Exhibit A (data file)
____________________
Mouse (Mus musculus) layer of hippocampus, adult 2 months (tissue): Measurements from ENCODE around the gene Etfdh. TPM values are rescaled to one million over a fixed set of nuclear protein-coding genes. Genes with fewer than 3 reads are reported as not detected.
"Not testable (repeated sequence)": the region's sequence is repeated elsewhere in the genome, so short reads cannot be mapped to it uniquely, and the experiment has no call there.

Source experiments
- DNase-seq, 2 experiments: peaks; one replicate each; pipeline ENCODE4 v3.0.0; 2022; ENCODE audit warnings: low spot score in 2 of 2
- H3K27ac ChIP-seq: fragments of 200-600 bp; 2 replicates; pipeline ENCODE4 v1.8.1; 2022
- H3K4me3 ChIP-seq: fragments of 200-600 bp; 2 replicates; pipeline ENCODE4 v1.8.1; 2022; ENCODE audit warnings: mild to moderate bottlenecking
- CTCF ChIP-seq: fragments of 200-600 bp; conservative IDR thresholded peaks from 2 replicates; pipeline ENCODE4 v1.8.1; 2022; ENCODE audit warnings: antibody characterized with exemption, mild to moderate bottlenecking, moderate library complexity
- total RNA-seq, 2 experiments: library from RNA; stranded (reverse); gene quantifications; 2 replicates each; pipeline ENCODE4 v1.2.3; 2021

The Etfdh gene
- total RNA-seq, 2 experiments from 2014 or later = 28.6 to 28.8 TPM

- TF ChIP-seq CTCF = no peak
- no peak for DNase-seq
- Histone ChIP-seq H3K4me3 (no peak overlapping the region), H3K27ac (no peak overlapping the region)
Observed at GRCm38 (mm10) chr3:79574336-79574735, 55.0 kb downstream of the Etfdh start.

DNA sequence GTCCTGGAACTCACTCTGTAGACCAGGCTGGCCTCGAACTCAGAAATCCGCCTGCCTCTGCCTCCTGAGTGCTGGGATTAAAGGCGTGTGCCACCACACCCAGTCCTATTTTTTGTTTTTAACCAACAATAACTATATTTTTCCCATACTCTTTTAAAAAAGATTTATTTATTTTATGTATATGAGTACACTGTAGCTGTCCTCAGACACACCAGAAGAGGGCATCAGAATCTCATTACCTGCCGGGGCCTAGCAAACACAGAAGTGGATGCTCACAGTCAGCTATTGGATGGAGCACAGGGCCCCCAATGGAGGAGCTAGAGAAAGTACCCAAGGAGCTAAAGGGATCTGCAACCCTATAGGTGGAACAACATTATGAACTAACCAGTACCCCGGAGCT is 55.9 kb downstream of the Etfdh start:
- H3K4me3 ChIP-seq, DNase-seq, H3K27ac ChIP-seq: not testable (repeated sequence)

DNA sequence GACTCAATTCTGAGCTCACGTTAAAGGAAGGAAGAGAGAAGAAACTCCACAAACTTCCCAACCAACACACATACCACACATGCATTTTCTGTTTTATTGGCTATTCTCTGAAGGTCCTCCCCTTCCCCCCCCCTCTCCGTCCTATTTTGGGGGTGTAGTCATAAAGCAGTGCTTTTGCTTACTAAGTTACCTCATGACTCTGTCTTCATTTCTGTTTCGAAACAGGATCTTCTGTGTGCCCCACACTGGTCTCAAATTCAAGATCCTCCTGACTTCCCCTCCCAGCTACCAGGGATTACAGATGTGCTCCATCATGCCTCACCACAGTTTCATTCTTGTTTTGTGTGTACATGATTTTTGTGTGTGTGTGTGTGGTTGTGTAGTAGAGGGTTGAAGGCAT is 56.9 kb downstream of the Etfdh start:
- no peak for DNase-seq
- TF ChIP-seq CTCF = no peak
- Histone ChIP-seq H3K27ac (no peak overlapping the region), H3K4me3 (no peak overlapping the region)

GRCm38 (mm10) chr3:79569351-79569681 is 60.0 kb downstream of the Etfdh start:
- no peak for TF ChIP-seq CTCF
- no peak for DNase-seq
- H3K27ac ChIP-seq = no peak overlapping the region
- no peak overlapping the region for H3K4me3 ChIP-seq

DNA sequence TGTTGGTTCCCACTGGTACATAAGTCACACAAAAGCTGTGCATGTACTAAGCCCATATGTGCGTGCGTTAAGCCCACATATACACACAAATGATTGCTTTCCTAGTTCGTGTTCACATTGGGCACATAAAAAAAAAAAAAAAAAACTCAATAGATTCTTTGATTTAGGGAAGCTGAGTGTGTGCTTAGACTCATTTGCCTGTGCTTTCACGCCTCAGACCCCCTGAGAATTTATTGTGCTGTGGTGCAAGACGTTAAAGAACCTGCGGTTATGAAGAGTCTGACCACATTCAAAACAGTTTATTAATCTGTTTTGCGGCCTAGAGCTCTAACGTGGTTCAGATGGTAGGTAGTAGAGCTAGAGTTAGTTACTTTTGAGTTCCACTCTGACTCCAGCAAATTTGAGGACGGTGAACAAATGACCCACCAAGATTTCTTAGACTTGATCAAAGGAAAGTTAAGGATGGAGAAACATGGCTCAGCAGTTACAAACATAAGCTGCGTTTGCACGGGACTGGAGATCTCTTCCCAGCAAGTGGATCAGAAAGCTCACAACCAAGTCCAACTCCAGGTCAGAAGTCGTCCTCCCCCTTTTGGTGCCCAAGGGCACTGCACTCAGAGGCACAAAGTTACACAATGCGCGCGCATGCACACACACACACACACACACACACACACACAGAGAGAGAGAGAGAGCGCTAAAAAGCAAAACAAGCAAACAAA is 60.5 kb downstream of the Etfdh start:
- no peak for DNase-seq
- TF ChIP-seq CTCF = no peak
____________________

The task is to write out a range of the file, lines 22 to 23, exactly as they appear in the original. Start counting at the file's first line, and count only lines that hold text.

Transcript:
- no peak for TF ChIP-seq CTCF
- no peak for DNase-seq